In joining forces to produce the City Handbook for Carbon Neutral Buildings, CNCA and its partner cities herald the need for a paradigm shift in material selection towards low-carbon alternatives to traditional materials. CNCA commissioned Arup to produce the Handbook specifically to help cities facilitate the use of bio-based building materials in construction, and it includes everything from timber and seaweed to hemp and rice fibres.

In the best-case scenario, bio-based materials can actually help make buildings carbon-positive by locking biogenic carbon into the materials themselves and storing it over the life of the product. A fundamental barrier to working with new materials in the construction industry is knowledge and accessibility, which is why the Handbook offers a professional guide for policymakers and practitioners worldwide.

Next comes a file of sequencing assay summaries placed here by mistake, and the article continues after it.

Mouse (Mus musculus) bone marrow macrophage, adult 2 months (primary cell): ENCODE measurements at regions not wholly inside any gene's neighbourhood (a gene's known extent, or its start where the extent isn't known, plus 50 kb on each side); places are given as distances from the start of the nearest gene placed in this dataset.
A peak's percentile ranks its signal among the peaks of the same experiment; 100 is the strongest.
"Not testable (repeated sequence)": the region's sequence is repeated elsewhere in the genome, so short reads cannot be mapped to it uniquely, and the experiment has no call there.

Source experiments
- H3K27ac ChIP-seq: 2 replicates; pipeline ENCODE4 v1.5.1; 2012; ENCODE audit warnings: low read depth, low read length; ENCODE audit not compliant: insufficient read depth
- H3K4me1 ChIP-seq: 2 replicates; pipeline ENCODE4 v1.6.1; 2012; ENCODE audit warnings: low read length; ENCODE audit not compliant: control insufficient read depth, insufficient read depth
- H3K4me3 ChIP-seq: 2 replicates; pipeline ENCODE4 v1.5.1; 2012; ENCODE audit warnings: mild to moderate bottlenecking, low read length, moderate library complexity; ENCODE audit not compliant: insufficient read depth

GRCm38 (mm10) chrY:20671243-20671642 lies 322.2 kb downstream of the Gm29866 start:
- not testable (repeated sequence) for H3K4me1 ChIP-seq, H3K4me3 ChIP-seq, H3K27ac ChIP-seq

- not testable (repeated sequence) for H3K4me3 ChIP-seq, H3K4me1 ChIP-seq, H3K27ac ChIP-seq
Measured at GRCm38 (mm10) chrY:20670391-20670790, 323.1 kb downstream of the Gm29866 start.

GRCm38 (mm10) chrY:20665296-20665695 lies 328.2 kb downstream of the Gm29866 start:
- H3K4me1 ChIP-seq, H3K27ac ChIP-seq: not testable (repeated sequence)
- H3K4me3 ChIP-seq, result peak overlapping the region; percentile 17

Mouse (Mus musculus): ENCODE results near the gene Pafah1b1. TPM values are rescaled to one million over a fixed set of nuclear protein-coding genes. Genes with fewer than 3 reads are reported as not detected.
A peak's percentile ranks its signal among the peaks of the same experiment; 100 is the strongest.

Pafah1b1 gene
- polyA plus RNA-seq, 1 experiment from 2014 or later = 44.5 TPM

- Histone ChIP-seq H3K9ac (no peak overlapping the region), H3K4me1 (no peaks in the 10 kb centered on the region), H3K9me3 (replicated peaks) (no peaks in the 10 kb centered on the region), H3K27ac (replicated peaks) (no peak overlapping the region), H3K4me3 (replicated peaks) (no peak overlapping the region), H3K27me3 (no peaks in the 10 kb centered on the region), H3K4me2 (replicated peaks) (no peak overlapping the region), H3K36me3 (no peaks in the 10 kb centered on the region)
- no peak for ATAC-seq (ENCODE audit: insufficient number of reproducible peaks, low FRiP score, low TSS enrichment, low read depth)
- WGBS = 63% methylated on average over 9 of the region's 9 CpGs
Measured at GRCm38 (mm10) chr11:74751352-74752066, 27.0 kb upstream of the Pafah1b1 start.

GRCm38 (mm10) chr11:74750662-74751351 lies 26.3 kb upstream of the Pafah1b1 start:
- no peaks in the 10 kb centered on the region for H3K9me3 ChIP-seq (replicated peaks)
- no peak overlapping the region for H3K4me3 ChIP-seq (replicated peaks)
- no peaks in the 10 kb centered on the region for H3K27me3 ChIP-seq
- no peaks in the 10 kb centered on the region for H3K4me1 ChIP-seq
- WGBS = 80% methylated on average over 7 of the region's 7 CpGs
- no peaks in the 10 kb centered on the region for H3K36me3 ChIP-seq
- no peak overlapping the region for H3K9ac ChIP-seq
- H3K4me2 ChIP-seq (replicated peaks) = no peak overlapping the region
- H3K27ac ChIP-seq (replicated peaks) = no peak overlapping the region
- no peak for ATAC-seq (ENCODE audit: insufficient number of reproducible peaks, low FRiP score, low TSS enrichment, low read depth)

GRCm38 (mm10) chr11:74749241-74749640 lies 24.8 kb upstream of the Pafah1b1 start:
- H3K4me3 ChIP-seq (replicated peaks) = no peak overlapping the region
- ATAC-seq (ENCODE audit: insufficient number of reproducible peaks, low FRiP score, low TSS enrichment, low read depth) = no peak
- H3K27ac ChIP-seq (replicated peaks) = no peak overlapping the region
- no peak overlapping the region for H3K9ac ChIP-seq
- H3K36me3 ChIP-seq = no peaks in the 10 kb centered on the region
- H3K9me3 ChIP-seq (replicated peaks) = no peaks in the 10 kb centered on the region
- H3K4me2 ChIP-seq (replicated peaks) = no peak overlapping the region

While the technical solutions exist, there’s a need to level the playing field for new low-carbon building materials to be competitive with traditional building methods – including for the use of bio-based building materials. For that to happen cities are working on removing regulatory hurdles (think zoning and building codes) for both renovation and new construction, and retooling public procurement requirements.

The Carbon Neutral Cities Alliance

CNCA works with cities to foster ambitious policies that reduce embodied emissions across the entire life-cycle of buildings. CNCA empowers cities to embrace these changes and chart the way to a more sustainable, just and equitable future.

Learn more about CNCA